Delhi High Court directs CAG to probe power plant deal
the Timarpur power plant, technically known as the refuse incinerator-cum-power generation plant, is in the news -- albeit for the wrong reasons. A recent Delhi High Court order has directed the Comptroller and Auditor General of India (cag) to conduct an inquiry into the failure of the plant, which was imported from Danish firm Volund Milijotecknik in the mid-1980s.
The high court order comes in response to a public interest litigation (pil) filed in 2000 by B L Wadhera. The plant, worth Rs 22 crore, was set up to generate power out of municipal solid waste. But it failed to function well and was eventually closed down in 1990. In April 2001, the court directed the department of science and technology (dst) to conduct an independent inquiry and to name those responsible for the plant's failure. But, Amitabha Pande, joint secretary of dst, who carried out the inquiry, failed to do so and instead blamed the inability to follow 'organisational systems and processes' as the reason for the breakdown of the plant.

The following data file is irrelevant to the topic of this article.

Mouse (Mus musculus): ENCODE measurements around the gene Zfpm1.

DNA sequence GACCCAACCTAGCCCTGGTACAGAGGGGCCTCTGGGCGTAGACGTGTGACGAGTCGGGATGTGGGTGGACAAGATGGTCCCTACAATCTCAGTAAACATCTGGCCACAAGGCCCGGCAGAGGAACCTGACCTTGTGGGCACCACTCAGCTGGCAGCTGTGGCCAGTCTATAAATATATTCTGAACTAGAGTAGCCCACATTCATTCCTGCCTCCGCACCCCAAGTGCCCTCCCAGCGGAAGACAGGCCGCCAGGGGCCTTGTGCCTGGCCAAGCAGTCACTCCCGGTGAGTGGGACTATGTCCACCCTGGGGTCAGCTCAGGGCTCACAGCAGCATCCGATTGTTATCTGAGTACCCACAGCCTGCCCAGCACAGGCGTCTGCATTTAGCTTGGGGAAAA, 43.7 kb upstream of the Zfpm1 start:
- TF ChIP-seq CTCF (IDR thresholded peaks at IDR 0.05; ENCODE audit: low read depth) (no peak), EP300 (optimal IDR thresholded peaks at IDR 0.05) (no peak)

However, the court did not buy the argument. Chief Justice S B Sinha and Justice A K Sikri declared, " An inquiry could not have been wound up by throwing the entire blame on the system." The high court further said, "No order should have been placed for procurement of the plant unless its utilities were completely known." Wadhera contended, "No feasibility studies were carried out and tenders were not floated before setting up the plant. The government continued to waste public money as maintenance cost of the plant."
Official sources in the Union ministry of non-conventional energy sources (mnes), which set up the plant, blame its failure on the mismatch of technology with the type of waste found in Delhi.
"The incinerator requires high calorific value waste, but the calorific value of what the plant got was low and it failed to generate power," says an mnes official. Now it all goes to waste.
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